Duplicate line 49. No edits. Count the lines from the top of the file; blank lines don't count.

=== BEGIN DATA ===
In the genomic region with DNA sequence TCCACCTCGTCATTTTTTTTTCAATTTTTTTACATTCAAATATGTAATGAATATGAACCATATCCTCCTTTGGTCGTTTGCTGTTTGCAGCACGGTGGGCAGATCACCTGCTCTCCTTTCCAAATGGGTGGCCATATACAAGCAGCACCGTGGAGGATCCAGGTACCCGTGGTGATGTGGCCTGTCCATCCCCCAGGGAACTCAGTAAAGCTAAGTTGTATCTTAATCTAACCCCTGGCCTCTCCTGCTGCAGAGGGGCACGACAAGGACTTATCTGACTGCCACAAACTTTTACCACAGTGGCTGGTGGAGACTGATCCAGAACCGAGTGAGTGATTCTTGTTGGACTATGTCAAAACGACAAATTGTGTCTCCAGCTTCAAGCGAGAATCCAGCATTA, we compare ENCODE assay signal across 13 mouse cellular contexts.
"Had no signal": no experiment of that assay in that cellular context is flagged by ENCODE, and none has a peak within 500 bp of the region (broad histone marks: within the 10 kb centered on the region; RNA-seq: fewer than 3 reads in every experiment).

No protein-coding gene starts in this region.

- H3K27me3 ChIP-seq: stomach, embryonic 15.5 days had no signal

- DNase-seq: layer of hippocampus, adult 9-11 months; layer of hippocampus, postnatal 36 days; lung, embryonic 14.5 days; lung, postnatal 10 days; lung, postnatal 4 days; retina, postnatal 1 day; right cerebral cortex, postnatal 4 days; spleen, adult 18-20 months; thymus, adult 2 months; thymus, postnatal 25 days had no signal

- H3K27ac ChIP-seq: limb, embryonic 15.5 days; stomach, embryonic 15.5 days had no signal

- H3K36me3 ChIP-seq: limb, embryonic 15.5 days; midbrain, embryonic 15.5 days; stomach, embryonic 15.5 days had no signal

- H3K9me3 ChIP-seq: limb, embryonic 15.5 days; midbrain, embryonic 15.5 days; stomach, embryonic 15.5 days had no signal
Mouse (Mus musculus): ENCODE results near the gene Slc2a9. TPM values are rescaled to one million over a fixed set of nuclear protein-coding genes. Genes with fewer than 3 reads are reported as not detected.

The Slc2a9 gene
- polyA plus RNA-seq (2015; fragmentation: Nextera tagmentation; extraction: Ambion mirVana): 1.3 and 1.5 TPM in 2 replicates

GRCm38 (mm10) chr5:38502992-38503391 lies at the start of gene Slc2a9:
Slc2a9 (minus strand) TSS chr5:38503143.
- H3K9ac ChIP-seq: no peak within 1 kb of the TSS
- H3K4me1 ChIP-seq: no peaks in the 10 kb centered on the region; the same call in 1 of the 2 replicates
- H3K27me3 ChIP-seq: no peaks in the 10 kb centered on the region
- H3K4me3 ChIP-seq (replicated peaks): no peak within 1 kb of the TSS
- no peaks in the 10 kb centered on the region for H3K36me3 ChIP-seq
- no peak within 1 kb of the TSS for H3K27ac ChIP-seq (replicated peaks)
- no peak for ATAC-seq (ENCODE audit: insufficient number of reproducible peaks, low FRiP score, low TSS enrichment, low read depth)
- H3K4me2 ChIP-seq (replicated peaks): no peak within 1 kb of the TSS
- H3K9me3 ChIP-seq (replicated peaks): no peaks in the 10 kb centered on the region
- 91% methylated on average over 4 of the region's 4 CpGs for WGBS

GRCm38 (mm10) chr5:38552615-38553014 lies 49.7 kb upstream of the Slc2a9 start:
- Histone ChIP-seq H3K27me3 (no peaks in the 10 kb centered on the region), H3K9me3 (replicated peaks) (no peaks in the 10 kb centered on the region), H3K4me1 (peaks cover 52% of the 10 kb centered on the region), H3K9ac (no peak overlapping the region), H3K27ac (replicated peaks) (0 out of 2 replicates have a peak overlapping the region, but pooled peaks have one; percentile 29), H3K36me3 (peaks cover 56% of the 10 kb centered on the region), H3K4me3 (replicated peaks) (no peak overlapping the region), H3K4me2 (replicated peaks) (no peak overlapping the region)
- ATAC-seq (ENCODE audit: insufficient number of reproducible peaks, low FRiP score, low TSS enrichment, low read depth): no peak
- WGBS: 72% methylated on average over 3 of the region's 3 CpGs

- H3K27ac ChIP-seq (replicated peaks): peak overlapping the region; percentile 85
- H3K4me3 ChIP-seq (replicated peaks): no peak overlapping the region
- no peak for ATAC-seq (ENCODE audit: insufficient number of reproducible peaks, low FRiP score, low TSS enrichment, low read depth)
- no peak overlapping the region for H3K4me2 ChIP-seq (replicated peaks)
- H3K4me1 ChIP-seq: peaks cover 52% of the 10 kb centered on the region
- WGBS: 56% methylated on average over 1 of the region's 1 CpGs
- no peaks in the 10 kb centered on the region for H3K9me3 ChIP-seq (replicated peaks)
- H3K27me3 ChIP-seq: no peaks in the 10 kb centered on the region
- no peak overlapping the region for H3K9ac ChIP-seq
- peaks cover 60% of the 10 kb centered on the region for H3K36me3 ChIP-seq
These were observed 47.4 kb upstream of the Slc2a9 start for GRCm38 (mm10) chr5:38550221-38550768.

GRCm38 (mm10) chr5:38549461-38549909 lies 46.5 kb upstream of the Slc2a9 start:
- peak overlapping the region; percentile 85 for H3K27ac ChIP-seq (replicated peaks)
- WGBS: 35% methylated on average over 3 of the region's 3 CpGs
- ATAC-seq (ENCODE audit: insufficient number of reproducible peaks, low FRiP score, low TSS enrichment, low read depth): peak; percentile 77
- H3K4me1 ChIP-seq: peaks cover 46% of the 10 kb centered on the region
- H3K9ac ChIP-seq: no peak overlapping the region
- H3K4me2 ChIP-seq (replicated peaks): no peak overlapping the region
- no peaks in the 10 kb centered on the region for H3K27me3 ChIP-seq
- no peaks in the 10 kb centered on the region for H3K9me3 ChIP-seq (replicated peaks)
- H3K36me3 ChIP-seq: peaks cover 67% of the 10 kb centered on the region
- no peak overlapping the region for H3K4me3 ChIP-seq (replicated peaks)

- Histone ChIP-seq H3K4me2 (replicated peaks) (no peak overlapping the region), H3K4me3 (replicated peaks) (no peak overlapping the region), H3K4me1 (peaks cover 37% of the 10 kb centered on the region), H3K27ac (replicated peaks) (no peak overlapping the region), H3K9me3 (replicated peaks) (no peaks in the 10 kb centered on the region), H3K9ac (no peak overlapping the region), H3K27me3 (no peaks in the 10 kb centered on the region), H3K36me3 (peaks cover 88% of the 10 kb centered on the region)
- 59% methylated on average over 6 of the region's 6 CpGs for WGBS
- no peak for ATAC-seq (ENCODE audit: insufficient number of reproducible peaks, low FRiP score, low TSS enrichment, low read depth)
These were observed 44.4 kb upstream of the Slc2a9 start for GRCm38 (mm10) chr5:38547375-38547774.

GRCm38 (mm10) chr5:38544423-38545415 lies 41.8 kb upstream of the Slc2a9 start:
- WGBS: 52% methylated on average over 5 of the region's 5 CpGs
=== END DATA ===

- no peak overlapping the region for H3K4me3 ChIP-seq (replicated peaks)